Simon Chang: Past Events of the Future / Street gallery Tam-Tam
Feather-light press of the shutter, an extraordinary instant before my eyes is captured with a snap of my fingers. Within that one-thousandth of a second, Earth leaves behind the image it packed to go as it spins along its axis; or perhaps it was a temperate, memorable moment of the present being condensed into a singular frame. Yet, myths surrounding that “present” seem to be our most deeply-rooted misunderstanding of photography.
My fondest works of photography often tell of the rectangular world perceived by the camera’s viewfinder of some ongoing moment on this planet, usually just after or prior to the shutter button’s release. Discovered by the determined photographer’s razor-sharp eyes are the ripples in the wake of story fragments, or details to be yearned after in the future.
There is no present tense in the world of photography—its grammar underscores that moment when the past and the future collide, that wonderful process of blurring the divide between reason and emotion with time.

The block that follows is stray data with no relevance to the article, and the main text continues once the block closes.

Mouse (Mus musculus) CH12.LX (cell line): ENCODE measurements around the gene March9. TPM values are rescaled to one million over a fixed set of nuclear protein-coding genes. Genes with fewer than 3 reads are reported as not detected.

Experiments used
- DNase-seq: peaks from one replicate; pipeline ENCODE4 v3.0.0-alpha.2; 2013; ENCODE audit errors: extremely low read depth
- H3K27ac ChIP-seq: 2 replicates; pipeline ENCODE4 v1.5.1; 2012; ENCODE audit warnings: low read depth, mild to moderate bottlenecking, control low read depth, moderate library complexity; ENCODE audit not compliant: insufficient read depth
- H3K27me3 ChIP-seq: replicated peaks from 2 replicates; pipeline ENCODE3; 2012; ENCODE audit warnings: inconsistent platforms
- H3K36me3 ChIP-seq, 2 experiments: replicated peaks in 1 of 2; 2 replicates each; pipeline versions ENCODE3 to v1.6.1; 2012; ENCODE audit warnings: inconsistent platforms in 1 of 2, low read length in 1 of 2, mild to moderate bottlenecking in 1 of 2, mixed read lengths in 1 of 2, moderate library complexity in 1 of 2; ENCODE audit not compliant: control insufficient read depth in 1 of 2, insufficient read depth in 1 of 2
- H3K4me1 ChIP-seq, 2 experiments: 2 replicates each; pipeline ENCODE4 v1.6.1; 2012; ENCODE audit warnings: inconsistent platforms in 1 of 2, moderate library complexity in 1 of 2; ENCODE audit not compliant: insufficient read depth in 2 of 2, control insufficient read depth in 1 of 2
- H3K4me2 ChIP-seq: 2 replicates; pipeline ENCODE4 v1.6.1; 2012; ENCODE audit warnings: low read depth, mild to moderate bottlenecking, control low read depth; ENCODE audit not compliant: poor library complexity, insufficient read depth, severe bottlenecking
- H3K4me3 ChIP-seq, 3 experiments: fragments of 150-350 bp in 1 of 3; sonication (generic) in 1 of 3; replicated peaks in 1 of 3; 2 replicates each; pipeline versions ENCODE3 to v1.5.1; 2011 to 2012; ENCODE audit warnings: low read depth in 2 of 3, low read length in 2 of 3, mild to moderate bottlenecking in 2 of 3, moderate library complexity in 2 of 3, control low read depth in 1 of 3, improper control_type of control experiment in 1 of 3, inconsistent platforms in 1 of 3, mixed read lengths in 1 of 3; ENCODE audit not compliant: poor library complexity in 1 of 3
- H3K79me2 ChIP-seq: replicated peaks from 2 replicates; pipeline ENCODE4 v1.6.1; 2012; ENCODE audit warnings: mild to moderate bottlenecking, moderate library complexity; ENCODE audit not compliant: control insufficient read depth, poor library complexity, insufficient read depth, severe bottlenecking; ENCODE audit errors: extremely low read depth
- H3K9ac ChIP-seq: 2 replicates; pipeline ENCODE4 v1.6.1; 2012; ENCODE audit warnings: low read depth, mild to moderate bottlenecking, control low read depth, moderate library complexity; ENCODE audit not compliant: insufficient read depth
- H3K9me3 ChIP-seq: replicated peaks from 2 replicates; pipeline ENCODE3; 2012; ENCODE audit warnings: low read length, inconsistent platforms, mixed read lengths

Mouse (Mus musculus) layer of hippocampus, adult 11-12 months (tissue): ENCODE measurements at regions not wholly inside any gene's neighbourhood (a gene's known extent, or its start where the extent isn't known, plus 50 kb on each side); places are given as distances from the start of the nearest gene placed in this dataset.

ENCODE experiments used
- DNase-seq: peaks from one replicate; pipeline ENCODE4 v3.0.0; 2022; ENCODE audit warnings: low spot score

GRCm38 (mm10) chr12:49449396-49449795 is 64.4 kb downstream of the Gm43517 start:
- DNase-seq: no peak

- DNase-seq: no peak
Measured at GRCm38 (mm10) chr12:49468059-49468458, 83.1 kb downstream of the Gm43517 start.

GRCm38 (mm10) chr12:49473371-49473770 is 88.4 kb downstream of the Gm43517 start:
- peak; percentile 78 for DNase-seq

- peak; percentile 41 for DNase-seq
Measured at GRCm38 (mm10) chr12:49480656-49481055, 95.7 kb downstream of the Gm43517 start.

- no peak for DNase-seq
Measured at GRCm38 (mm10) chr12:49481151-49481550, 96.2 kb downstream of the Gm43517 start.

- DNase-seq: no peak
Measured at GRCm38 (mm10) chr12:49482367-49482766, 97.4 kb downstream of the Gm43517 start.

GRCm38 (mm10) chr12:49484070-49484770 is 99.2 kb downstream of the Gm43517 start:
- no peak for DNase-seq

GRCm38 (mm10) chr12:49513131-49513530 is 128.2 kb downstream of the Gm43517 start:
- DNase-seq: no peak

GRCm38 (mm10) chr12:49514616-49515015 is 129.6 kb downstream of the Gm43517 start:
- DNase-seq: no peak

There exists no other language in this world in which concatenation of past and present tense is permitted, and yet a photograph tells its tale with such nonchalance. On wafer- thin photo paper, a fortuitous event of both the past and the future is deftly pieced together—like the preparation of paints on an artist’s palette or that of a mother’s delicate touch when braiding her daughter’s hair. With such devotion, affection, and
selflessness, a photograph can ceremoniously record the fingerprints of time, hazy like moonlight, events of the future already satisfied…
It is my belief that no photo is able to elaborate on a story about the “now”, much like city maps that indicate neither the entrance nor the exit for curious eyes somehow.